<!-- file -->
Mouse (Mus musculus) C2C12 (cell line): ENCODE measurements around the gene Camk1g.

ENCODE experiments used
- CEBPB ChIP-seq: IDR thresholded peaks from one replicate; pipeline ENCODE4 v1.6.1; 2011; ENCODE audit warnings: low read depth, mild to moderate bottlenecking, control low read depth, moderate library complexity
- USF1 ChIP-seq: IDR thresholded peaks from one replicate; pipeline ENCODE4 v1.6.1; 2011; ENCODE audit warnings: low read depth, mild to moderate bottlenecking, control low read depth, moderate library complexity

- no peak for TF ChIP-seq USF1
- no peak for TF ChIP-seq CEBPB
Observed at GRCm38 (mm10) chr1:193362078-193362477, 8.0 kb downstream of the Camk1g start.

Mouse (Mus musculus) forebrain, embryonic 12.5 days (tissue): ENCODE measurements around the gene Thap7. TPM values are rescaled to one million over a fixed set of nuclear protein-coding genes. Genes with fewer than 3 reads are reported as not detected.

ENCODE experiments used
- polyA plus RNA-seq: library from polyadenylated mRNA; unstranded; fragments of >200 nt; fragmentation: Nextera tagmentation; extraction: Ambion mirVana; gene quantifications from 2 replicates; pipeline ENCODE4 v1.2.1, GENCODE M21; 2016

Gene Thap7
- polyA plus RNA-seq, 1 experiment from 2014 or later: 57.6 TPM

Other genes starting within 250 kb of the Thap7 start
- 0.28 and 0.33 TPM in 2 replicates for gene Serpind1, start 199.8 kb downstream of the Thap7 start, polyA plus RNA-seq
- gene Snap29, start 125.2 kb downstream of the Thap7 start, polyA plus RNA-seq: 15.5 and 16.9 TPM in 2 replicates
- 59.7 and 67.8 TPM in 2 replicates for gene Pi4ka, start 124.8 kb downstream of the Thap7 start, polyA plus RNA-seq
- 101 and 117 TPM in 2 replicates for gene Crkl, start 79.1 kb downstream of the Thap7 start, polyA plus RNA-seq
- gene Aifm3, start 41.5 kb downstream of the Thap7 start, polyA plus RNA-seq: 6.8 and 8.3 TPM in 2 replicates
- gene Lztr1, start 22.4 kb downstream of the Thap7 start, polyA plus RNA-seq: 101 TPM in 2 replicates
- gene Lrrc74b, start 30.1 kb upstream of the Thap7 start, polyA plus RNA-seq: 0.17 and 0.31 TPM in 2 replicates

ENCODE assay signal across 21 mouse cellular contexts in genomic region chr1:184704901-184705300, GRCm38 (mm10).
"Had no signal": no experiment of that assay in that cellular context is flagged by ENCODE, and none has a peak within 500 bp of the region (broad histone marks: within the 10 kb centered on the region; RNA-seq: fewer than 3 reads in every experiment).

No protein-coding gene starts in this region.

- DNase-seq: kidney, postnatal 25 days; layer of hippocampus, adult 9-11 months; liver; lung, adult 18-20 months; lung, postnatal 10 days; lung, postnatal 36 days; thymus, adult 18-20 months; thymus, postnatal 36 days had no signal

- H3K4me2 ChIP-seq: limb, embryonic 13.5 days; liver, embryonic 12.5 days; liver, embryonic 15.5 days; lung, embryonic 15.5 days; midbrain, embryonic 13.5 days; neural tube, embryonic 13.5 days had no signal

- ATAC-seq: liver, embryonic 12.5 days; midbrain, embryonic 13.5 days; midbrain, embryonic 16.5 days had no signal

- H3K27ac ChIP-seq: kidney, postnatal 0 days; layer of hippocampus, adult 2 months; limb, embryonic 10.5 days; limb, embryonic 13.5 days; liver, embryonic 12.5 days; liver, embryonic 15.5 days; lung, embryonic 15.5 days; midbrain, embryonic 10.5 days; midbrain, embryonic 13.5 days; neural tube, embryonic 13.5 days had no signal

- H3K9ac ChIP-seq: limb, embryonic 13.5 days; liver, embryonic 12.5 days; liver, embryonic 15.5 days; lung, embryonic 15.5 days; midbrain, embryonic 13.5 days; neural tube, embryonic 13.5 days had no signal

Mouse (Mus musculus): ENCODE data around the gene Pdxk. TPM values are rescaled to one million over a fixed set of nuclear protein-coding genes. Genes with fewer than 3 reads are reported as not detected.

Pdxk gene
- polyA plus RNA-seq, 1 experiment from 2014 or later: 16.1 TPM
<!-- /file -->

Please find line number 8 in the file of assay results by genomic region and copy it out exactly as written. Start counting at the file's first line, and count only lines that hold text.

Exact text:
Mouse (Mus musculus) forebrain, embryonic 12.5 days (tissue): ENCODE measurements around the gene Thap7. TPM values are rescaled to one million over a fixed set of nuclear protein-coding genes. Genes with fewer than 3 reads are reported as not detected.